The Good Mom: How to Teach Your Children to Budget Money Effectively


The Good Mom How to Teach Your Children to Budget Money Effectively

Your children are sponges for knowledge. Do them a favor by teaching them healthy ways to take on real life tasks they will inevitably run into. By openly teaching them how to properly budget, they’ll be ready to face the real world when they finally get there.

Allow Mistakes

Before doing anything, understand the important concept that children will make mistakes. It’s a part of growing up. If they decide to blow their small savings on a new toy, don’t criticize them. Simply have them live with the fact that they can’t get anything else. This lets them learn that their choice wasn’t the wisest. Yelling and arguing will only bring about deep-seated issues that could results in poor spending habits.

Play Savings Games

Whether it’s at the grocery store or the clothes store, give your children a limited amount of money to spend. See who can buy the most with what they have. This teaches them the important skill of paying attention to prices. By learning to shop comparatively, they’ll begin to understand the importance of looking around before making any decisions.

Let Them Budget

Once they are older, give them a small part of the family budget to manage. This can be entertainment, vacations or even groceries. Just make sure it is one you can set a limit on. Given this limit, allow your children to come up with a plan for that month. Carrying over the savings games’ lessons, they should now know how to research the best-priced deals to get the most out of what they have.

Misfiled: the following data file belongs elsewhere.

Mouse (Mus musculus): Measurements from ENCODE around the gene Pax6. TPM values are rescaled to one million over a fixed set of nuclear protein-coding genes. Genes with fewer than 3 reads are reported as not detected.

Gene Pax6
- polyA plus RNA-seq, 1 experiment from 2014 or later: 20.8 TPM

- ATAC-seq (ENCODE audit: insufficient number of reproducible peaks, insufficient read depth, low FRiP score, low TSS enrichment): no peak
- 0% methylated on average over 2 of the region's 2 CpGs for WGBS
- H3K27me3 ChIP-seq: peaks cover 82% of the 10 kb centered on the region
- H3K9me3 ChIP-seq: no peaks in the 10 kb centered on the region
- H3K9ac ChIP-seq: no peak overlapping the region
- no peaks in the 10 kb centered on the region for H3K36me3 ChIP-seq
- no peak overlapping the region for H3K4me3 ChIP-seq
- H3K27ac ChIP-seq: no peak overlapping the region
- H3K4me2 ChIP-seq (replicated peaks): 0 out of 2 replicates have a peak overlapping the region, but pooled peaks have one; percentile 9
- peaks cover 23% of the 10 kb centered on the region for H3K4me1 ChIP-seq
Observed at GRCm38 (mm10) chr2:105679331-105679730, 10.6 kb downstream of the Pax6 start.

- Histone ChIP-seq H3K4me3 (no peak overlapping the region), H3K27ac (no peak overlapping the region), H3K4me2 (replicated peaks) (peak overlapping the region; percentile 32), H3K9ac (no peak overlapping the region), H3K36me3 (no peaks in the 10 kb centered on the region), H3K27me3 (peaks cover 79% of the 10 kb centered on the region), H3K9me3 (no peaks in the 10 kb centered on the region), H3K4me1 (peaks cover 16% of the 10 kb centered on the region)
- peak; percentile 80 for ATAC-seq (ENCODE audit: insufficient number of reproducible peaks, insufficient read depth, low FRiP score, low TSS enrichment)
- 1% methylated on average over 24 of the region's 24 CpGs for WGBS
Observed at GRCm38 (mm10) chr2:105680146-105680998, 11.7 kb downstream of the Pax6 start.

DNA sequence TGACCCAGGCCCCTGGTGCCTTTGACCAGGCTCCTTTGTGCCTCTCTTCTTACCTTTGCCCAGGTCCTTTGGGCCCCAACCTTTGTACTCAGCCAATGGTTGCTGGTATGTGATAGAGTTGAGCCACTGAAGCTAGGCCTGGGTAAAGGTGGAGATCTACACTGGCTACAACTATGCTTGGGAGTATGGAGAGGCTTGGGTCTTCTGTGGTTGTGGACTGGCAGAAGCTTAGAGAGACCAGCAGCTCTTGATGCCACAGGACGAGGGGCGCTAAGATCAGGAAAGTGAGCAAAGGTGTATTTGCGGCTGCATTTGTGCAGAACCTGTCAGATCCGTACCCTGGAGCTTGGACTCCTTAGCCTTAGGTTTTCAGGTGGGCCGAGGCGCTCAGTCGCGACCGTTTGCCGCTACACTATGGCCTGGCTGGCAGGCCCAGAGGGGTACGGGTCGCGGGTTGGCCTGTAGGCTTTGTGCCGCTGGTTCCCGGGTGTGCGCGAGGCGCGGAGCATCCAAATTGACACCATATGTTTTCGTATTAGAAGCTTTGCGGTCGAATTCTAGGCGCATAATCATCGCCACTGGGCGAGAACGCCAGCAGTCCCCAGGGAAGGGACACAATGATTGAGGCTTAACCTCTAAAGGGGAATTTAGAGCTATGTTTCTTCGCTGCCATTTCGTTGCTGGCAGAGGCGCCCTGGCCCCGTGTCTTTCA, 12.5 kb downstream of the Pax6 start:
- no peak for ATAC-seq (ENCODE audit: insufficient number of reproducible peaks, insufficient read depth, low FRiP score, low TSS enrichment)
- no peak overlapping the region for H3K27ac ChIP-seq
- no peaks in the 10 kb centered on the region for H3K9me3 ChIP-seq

Practice the Stock Market

So many children are never introduced to the stock market even though it is pivotal in their future financial stability. Find an online resource that lets them learn the basics of trading in a practice account. This way, they can study the market and take risks without losing anything. The best will be a simple, entry level program.

Use Budget Tools

When they are old enough, give them access to any one of the myriad of free budgeting programs available on the web today. While they may not be pulling in a full salary, the little they do make can be properly documented. This then gives them a lesson in planning for the future. If they buy something now, they can plug it in to the program to determine any ramifications.

We love the 52-week savings challenge.


Finances are a major part of adult life and survival. Give your children a head start by teaching them smart practices now.


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